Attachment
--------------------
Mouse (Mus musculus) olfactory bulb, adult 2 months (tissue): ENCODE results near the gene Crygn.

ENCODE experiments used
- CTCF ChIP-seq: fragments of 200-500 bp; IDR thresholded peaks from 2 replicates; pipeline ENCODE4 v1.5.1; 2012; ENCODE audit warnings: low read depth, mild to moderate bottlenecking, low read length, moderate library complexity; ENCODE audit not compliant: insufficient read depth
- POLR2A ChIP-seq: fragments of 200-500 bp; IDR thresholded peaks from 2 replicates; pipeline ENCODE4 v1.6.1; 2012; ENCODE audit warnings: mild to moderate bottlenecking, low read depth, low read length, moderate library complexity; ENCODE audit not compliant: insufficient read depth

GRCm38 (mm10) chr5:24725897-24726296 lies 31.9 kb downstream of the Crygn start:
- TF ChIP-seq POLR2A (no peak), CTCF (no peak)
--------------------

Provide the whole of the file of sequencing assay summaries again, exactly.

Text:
Mouse (Mus musculus) olfactory bulb, adult 2 months (tissue): ENCODE results near the gene Crygn.

ENCODE experiments used
- CTCF ChIP-seq: fragments of 200-500 bp; IDR thresholded peaks from 2 replicates; pipeline ENCODE4 v1.5.1; 2012; ENCODE audit warnings: low read depth, mild to moderate bottlenecking, low read length, moderate library complexity; ENCODE audit not compliant: insufficient read depth
- POLR2A ChIP-seq: fragments of 200-500 bp; IDR thresholded peaks from 2 replicates; pipeline ENCODE4 v1.6.1; 2012; ENCODE audit warnings: mild to moderate bottlenecking, low read depth, low read length, moderate library complexity; ENCODE audit not compliant: insufficient read depth

GRCm38 (mm10) chr5:24725897-24726296 lies 31.9 kb downstream of the Crygn start:
- TF ChIP-seq POLR2A (no peak), CTCF (no peak)